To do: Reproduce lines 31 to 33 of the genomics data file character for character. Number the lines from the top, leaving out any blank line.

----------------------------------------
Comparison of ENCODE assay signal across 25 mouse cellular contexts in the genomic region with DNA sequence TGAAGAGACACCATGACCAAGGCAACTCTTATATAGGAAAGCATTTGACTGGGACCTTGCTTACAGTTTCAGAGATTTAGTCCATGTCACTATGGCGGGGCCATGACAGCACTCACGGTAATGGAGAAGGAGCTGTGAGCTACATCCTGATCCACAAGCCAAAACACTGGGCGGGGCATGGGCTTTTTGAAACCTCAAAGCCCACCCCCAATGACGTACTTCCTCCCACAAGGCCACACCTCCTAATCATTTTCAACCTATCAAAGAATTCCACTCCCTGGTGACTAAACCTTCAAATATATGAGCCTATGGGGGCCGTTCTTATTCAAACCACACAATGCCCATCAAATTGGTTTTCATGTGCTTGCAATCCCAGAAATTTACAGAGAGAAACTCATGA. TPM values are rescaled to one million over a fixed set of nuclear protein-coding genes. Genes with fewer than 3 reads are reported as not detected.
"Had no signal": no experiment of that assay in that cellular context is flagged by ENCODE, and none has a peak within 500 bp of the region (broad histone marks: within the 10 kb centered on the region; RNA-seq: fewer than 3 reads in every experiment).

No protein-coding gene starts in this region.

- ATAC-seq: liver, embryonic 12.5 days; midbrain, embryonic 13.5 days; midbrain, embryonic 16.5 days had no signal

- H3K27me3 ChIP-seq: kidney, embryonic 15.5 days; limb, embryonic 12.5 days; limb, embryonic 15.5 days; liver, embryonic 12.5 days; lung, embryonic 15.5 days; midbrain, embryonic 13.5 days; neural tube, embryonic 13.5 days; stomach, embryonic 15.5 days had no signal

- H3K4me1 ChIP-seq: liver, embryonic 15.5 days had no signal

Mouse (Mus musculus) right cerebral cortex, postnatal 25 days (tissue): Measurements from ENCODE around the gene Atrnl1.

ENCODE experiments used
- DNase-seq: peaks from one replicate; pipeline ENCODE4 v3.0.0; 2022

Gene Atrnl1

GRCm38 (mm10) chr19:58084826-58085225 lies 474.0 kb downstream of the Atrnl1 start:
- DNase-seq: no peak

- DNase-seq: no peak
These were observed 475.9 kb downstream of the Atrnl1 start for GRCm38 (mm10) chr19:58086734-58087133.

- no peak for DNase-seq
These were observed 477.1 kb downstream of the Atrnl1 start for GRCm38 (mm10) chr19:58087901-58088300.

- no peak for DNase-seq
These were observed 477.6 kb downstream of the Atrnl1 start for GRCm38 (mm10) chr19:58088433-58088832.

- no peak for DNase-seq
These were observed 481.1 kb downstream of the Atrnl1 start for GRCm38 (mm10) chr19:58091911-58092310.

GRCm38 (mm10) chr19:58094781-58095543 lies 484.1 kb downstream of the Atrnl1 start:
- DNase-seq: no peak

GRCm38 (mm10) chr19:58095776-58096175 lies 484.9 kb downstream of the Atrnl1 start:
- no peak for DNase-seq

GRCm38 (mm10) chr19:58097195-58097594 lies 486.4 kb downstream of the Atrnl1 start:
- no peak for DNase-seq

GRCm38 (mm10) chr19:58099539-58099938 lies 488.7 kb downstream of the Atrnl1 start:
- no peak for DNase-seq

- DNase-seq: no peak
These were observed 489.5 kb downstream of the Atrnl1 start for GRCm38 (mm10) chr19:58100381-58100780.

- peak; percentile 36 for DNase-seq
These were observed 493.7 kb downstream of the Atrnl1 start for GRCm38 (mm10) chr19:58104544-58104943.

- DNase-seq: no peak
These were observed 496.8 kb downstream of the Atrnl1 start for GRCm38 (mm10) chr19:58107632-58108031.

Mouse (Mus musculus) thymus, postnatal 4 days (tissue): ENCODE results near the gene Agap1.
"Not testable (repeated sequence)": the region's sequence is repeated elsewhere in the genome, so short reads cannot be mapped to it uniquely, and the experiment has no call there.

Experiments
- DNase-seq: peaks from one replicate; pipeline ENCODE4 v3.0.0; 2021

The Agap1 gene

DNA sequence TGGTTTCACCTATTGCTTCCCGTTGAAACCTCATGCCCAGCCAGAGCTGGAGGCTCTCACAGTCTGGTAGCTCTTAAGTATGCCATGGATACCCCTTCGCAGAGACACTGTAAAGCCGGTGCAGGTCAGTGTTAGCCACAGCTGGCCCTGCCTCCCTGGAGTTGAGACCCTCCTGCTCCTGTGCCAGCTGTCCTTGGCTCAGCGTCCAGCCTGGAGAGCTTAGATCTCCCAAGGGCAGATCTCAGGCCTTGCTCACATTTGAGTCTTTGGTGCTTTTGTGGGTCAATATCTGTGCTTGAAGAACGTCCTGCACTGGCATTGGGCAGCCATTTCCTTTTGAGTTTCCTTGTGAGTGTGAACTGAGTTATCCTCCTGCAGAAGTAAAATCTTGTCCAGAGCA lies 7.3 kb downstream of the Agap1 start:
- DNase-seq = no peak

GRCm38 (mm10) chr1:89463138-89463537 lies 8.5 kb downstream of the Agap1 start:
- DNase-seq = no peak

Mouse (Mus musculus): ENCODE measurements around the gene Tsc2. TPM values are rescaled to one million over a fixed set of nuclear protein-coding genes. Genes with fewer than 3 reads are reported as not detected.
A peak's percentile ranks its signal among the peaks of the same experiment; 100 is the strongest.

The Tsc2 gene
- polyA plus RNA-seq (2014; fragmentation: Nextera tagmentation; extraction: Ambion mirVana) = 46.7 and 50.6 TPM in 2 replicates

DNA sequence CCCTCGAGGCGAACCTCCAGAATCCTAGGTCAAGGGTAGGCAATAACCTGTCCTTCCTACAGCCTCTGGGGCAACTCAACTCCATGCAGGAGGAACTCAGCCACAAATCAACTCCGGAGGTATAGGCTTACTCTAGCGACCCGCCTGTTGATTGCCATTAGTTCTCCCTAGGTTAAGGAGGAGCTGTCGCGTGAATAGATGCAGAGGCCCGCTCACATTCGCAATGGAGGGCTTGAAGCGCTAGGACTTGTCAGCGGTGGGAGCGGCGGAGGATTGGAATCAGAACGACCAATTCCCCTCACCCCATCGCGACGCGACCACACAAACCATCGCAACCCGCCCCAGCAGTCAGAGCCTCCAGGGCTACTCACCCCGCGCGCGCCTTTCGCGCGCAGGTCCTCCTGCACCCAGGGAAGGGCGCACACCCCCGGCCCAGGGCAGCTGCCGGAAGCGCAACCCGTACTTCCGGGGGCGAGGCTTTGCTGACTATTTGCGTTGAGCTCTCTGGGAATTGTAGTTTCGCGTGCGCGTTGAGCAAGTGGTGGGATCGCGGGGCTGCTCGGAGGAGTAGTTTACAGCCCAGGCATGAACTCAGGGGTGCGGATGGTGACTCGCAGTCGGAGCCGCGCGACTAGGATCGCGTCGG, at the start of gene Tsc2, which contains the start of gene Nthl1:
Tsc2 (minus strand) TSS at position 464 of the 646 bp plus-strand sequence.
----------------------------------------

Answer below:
- peak; percentile 36 for DNase-seq
These were observed 493.7 kb downstream of the Atrnl1 start for GRCm38 (mm10) chr19:58104544-58104943.

- DNase-seq: no peak